Letter from Ukraine

John Mearsheimer

With Russia’s forces massing on Ukraine’s borders, it was my intention to pen a piece in my March newsletter to the effect that we would be making a grave & dangerous mistake if we overlooked Putin’s perceptions of what is at stake in Ukraine. This would have contained a Health Warning as to the dangers of believing propaganda from any side, especially one’s own. As it was, Russia invaded and such an article would have been ill-timed. Another case of the aphorism afforded to Harold Macmillan: “Events, dear boy, events …”. However, such thoughts are still very relevant if we are going to find a path to sanity out from this sorry mess. You may recall that what I did write, with reference to my BA major, was that it is a grave mistake to confuse International Relations with Domestic Politics. I am indebted to my Reader from The Essex Borders, who referred me to a 2015 lecture given by John Mearsheimer, the globally-acknowledged ‘American Political Scientist and International Relations scholar’. In this lecture, (which can be seen here), Mearsheimer identifies (correctly, IMHO) the errors made by The West in 2014/15 in encouraging Western Ukraine’s aspirations while disregarding the Eastern part of the country and beyond. In this lecture he presages the events of the last 2 months with chilling accuracy. His underlying analysis accords with mine that it is a terrible error to believe that 21st century ethical norms will hold sway in an international arena that is still governed by national states who still majorly operate via the diktats of 19th/20th century notions of ‘Balance Of Power’. He further elaborates on this argument with the following assertions that:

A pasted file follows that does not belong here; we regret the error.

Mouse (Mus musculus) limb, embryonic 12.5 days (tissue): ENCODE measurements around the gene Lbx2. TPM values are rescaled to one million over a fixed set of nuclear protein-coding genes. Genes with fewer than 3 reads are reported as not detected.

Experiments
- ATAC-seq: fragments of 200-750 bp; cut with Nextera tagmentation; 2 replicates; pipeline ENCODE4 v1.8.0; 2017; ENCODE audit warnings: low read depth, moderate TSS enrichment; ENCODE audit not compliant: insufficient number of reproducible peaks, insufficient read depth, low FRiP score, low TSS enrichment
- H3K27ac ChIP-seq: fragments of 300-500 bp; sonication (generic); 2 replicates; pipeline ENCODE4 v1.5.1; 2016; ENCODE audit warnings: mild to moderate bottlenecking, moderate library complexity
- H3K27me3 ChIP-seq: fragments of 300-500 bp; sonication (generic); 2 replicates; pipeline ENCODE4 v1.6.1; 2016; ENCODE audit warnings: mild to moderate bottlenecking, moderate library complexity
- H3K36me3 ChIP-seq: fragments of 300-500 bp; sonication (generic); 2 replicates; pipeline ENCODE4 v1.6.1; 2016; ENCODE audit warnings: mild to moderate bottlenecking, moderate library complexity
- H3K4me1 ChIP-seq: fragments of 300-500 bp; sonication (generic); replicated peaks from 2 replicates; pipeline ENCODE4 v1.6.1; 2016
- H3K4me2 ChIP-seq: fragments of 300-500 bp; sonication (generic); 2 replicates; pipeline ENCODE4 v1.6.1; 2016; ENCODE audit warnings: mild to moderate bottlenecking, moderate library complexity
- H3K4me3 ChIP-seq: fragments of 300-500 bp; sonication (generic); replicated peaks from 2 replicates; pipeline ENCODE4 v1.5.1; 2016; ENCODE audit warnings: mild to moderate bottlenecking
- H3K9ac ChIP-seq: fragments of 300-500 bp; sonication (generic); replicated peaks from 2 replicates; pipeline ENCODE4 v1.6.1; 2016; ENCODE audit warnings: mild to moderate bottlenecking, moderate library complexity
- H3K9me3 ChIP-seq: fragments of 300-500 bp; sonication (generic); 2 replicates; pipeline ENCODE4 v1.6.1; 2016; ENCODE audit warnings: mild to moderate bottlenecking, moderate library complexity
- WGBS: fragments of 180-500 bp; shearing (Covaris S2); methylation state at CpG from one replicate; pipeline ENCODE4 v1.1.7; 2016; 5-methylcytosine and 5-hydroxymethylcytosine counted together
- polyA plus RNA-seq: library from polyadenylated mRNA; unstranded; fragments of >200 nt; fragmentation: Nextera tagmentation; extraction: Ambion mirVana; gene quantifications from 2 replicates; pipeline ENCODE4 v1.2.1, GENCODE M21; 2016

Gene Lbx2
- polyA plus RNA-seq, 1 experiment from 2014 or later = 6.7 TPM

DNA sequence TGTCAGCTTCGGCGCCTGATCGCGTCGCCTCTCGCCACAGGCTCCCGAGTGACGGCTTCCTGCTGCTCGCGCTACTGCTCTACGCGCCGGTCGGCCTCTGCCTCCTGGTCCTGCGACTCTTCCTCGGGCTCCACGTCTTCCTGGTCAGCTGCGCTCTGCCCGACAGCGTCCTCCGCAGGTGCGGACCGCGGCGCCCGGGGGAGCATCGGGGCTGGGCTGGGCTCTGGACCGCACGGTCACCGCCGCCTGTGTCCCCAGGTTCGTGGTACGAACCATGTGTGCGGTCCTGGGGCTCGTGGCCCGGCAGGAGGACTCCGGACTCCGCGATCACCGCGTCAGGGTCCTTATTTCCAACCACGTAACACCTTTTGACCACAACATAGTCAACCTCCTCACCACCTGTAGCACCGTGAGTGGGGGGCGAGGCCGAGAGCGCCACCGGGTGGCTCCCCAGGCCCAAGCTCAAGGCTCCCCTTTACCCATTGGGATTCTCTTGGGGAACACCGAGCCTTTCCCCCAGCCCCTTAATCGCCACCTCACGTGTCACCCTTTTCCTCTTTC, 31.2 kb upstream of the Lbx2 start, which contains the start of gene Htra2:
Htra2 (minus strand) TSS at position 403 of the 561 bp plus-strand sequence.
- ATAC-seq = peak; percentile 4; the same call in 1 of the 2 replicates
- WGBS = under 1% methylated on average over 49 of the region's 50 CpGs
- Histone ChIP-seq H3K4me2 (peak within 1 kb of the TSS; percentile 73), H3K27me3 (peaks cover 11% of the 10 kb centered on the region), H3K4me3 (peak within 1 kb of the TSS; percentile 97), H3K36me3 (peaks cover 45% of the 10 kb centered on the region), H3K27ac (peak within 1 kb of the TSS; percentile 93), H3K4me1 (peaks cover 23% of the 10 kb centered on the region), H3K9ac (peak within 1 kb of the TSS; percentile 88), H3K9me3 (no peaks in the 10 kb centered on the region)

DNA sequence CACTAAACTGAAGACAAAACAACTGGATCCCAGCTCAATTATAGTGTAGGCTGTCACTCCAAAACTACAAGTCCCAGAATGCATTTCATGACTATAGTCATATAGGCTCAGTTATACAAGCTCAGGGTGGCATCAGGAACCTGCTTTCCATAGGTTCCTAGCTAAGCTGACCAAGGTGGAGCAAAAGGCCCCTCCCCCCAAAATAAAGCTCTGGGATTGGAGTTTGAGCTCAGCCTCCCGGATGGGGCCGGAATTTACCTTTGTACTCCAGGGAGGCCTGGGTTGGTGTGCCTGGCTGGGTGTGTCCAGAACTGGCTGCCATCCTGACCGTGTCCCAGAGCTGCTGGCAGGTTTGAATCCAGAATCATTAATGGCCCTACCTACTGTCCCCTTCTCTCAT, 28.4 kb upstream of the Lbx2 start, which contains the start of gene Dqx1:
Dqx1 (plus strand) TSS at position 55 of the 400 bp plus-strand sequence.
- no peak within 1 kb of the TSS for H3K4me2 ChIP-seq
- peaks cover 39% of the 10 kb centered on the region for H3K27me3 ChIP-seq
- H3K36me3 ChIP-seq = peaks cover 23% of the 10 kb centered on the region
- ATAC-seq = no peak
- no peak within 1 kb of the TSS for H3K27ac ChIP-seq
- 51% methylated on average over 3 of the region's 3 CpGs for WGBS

The holy shibboleth of ‘promoting democracy’ is, in actuality, simply a self-serving cover for the promotion of national interests

East & West Ukraine were already at each other’s throat when The West used the shield of supporting an Orange Revolution in 2015 to intervene – in what was, in effect, a civil war – in order to create an outcome of its own liking

Ukraine is the Russia’s Cuba in their equivalent Munroe Doctirine

Economic sanctions will not succeed when a country feels its national security is under threat

What really sent chills up my spine, in Mearsheimer’s presentation to The University Of Chicago, was his throw-away remark that “if the USA really wanted to topple Russia, it should encourage Russia (‘a declining world power’) to invade Ukraine”. Though I would not go as far as to suggest that this is indeed what happened, I do believe that serious miscalculations by The West created the same effect. (Bringing to mind thoughts from a mid-20th century parallel universe when Japan invaded Pearl Harbour).

Undoubtedly, History will debate all the above in the fullness of time. Today the only salient issue is how to prevent what is now a proxy conflict escalating into a full-blown Third World War. To date, it appears that The West has been reacting to events and has only one, albeit opportunistic, exit plan: regime change in Russia. I say this because no consideration is being given to a scenario whereby Putin gives up in some or all degree. In fact, given the full-on deployment of Western propaganda, that is presenting Putin as the 21st century Hitler with a Constantinian agenda to create a Greater Russia, there is no realistic scope for a reset to anything that could resemble a pre-Ukraine normalcy. It is also a big mistake, IMHO, to believe that this war is ‘Putin’s’ not ‘Russia’s’ and that he is out-of-step with the vast majority of his own countrymen.

Which brings me back to my central credo: if International Relations are not the same as Domestic Relations, we need to pursue a peace that is based on those realities not on notions that form the substance of domestic debate. Please don’t misunderstand me. Russia’s full-scale of invasion is beyond the pale; a terrible miscalculation by Putin. The only way forward to a potential workable and peaceful solution will be found via the deployment of strategies that are underpinned by the realities of International Relations. My reading of such tea-leaves involves reverting to Balance Of Power fundamentals. If one assumes that 1) this is a war that Russia cannot win 2) economic strategies will not prevail and 3) there will be no regime change in Russia, then only the removal of the plank of neutral/tacit support from a supportive global power will tip the Balance Of Power in this conflict. Which brings one to China.